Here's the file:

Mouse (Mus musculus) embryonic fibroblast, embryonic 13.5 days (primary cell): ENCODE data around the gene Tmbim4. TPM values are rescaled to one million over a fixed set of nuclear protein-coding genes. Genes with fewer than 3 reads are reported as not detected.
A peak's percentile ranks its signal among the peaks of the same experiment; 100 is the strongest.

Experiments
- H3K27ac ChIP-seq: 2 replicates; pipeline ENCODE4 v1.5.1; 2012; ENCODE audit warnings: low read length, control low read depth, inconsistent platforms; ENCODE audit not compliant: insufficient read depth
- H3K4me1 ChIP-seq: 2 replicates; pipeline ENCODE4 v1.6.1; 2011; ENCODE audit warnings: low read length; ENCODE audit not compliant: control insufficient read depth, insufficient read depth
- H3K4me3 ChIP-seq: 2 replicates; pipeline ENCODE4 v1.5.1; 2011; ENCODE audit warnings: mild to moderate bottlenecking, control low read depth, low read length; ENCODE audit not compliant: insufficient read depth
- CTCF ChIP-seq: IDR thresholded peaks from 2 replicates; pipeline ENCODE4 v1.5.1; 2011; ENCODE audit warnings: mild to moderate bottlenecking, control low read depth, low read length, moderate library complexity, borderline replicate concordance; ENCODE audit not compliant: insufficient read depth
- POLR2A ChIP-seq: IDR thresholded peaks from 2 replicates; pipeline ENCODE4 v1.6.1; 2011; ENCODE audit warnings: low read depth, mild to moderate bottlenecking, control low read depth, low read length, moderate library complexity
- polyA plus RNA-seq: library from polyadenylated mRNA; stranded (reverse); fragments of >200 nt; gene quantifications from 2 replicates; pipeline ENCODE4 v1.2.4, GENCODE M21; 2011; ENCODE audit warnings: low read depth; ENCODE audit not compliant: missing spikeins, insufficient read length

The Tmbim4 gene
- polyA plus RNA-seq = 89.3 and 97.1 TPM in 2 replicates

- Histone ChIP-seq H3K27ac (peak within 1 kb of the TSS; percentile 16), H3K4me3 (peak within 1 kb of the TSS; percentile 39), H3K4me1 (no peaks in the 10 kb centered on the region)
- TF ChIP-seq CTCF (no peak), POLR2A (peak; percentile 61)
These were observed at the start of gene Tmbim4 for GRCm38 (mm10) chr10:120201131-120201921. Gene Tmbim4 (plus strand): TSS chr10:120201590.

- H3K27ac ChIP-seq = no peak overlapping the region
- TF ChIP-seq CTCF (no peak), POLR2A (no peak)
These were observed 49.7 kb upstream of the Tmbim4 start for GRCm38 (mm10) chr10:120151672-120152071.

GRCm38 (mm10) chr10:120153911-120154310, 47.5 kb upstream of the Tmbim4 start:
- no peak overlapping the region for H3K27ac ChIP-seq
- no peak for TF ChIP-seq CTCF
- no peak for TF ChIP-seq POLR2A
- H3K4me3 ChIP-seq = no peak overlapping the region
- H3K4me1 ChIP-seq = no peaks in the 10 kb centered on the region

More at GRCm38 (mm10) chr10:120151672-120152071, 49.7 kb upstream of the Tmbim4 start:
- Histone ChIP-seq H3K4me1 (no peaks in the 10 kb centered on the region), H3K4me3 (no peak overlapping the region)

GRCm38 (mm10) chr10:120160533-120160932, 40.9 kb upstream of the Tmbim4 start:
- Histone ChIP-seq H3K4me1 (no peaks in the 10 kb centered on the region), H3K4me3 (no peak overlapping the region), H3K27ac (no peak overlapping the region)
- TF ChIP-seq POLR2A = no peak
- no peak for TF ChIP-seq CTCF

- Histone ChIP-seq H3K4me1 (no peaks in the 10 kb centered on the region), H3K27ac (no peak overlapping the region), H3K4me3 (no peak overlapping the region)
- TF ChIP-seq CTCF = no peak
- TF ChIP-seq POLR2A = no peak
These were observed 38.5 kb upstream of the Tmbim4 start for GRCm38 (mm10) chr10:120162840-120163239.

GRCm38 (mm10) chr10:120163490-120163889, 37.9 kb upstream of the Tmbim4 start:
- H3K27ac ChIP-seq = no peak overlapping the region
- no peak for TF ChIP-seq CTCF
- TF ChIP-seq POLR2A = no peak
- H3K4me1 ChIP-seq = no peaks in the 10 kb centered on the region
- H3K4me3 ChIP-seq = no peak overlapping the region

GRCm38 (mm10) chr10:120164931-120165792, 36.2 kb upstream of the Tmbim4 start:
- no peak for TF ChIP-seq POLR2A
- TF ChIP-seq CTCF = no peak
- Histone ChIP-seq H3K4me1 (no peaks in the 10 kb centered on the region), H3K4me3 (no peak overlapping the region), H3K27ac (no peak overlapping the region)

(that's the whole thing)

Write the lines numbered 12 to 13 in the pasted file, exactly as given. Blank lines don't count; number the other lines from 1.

- Histone ChIP-seq H3K27ac (peak within 1 kb of the TSS; percentile 16), H3K4me3 (peak within 1 kb of the TSS; percentile 39), H3K4me1 (no peaks in the 10 kb centered on the region)
- TF ChIP-seq CTCF (no peak), POLR2A (peak; percentile 61)